Basic Laboratory Procedures for Media Making 2007

Basic Laboratory Procedures for Media Making 2007 - Basic...

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Basic Laboratory Procedures Involved in Media Making: The majority of laboratory operations utilized in the in vitro propagation of plants can be easily learned. One needs to concentrate mainly on accuracy, cleanliness, and strict adherence to details when performing in vitro techniques. I. Medium Stock Solutions In the old days (when I was in graduate school), mineral salt mixtures were prepared as stock solutions ranging from 10 to 100 times the final concentrations used in the medium. Stock solutions can be prepared as two solutions, one containing all of the macronutrients and one containing all of the micronutrients. These solutions must be kept fairly dilute (10-20X) in order to avoid precipitation of calcium and magnesium phosphates and sulfates. A more common method is to arrange mineral salt stock solutions according to the ions they contain. A series of solutions containing the inorganic components of the medium is prepared; precise combinations may vary from lab to lab. Using this method, salt stocks can be prepared in 100X concentrations. Iron-EDTA chelate is prepared from iron sulfate and Na-EDTA by mixing the proper amounts of the two compounds with water and then autoclaving. This stock must then be stored in a dark container. The prepared stock solutions are usually stored in the refrigerator. Although the initial cost of chemicals may be substantial, overall the ongoing cost of using stock solutions is probably less than that of using prepared mixes (unless you factor in labor). However, the stocks must be prepared over and over when they are used up, and each time this is done potential error is introduced. It is best if one person consistently prepares the stocks. Most people no longer make up stock solutions of the inorganic medium components. Stocks solutions may be useful if many different media are made in the lab or frequent changes in concentrations are made in individual components. II. Prepared Mixes Several companies sell prepared salt and vitamin mixtures as powders. These are easily handled by adding the proper amount of powder to water. The mixtures can be purchased as complete media or as salts alone. The packs often contain the necessary ingredients for one liter of medium. The contents are extremely hyroscopic once a pack is opened, so it is best to use the contents all at once. A small amount of precipitate may be seen in media prepared using either of these methods. This results from iron being displaced from the chelate over time as media is stored. It doesn’t appear to be deleterious.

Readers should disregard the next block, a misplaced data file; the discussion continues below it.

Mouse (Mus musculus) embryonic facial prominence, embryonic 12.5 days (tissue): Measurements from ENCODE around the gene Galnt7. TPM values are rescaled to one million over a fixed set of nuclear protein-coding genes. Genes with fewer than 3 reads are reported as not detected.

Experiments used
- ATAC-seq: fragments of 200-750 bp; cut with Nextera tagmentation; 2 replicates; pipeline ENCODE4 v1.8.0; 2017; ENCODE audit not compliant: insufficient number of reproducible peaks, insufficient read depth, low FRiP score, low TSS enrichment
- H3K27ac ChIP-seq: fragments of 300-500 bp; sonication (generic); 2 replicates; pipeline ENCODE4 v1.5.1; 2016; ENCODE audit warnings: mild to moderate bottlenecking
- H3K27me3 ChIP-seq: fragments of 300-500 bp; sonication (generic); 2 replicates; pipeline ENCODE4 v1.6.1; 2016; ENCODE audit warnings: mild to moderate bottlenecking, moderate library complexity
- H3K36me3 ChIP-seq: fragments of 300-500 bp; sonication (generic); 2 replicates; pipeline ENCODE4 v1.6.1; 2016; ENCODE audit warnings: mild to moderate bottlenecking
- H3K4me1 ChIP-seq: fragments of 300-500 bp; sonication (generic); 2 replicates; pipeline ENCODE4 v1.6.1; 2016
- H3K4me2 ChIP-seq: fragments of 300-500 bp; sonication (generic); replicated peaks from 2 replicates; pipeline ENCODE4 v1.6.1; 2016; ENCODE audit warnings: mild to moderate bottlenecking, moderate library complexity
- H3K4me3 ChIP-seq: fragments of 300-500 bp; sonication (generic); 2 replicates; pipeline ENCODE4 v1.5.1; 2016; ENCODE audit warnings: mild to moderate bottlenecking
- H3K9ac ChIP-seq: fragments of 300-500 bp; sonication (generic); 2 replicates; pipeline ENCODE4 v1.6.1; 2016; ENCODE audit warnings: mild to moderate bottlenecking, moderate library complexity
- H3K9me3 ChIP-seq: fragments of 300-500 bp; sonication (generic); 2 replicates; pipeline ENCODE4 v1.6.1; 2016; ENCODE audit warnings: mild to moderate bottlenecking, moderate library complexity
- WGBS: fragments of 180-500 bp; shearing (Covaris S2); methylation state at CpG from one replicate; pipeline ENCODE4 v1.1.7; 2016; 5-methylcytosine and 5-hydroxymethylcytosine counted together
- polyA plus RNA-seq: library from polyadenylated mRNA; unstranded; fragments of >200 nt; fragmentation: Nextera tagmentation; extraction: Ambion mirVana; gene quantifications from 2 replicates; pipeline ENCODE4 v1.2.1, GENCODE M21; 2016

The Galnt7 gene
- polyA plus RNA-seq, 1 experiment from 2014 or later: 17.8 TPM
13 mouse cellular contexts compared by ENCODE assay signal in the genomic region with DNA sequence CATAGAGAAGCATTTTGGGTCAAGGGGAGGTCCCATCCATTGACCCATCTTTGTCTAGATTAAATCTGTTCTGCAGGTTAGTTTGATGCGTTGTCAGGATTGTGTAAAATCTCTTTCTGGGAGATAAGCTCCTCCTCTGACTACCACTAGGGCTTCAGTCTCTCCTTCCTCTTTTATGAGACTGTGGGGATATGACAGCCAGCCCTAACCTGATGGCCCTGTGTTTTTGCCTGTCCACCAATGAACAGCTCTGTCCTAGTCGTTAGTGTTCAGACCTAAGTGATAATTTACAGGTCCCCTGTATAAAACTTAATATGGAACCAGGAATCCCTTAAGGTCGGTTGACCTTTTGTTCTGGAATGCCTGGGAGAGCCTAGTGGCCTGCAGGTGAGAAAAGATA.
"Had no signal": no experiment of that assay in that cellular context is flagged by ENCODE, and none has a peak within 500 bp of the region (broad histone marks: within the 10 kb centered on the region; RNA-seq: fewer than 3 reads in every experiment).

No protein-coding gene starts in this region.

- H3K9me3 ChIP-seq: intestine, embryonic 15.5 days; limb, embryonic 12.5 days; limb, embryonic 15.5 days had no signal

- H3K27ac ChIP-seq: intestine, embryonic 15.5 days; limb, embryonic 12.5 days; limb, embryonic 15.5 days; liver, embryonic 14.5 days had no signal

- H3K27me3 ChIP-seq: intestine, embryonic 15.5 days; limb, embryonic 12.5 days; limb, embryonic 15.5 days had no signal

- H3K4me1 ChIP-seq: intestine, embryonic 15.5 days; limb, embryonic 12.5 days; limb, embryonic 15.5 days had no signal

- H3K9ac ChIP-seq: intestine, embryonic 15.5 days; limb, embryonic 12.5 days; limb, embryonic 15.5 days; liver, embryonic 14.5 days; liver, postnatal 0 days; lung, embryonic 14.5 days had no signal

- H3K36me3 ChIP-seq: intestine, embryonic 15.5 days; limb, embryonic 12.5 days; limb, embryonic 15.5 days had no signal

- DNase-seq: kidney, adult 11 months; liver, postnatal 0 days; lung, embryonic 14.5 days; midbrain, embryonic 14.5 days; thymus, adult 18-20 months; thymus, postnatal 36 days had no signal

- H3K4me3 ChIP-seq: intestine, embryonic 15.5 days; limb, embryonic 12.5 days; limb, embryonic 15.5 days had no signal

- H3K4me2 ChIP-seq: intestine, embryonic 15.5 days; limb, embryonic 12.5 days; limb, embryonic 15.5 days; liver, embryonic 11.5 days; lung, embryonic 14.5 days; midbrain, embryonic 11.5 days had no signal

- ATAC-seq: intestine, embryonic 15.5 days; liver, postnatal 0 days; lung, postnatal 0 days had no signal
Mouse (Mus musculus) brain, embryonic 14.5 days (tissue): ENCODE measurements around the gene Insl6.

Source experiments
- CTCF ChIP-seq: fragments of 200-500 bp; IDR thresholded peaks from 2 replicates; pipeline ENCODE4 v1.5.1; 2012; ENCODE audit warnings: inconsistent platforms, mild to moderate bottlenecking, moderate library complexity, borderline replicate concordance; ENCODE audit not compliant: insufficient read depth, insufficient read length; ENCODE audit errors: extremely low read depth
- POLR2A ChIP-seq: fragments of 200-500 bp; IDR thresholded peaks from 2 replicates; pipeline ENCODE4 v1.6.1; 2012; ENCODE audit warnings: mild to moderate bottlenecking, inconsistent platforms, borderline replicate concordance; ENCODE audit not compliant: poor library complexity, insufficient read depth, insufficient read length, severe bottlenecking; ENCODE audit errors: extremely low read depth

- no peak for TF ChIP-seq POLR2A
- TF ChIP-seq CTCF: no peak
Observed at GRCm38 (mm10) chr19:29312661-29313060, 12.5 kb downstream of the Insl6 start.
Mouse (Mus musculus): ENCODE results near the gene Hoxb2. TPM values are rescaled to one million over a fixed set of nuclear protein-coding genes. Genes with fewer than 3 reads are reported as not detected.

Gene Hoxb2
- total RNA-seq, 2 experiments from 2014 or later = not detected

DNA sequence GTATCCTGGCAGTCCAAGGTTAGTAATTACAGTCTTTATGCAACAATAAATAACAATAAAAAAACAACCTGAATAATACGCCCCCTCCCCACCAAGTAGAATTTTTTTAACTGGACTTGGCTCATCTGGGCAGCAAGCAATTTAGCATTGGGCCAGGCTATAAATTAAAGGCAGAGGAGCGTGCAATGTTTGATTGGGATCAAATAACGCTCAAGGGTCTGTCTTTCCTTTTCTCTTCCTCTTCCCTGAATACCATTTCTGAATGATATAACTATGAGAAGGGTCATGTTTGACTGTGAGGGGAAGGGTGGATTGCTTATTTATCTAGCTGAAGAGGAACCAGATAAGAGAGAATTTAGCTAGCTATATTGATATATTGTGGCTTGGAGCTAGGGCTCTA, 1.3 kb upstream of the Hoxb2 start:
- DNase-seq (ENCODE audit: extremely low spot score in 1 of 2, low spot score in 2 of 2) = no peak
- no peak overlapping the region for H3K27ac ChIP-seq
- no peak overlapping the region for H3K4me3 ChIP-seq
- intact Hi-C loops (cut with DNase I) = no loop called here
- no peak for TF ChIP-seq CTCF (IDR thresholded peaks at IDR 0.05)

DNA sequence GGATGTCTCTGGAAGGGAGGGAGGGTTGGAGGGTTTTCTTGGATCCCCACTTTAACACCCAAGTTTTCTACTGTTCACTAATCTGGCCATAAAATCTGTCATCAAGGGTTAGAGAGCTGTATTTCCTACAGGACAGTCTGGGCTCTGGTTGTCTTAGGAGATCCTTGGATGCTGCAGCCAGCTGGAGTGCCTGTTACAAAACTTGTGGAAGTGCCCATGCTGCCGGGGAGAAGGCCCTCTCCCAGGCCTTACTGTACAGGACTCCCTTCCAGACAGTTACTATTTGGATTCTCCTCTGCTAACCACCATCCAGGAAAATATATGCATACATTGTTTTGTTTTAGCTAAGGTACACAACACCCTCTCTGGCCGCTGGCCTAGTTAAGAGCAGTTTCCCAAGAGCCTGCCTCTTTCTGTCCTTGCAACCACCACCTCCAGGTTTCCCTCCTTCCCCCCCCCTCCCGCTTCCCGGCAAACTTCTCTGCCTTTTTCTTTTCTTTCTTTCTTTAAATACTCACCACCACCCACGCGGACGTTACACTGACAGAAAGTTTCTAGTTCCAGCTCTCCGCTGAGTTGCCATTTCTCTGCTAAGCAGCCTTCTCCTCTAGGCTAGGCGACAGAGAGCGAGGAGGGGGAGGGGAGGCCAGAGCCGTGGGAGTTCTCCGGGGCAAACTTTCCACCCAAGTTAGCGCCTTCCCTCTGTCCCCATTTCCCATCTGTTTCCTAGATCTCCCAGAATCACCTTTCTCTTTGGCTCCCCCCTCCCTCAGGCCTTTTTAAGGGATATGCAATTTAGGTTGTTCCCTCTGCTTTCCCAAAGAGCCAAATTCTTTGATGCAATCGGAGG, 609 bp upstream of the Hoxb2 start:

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III. Organic Addenda Most organic addenda are added in relatively low concentrations, too low to be weighed out accurately. Therefore, stock solutions ranging from 100 to 1000X final
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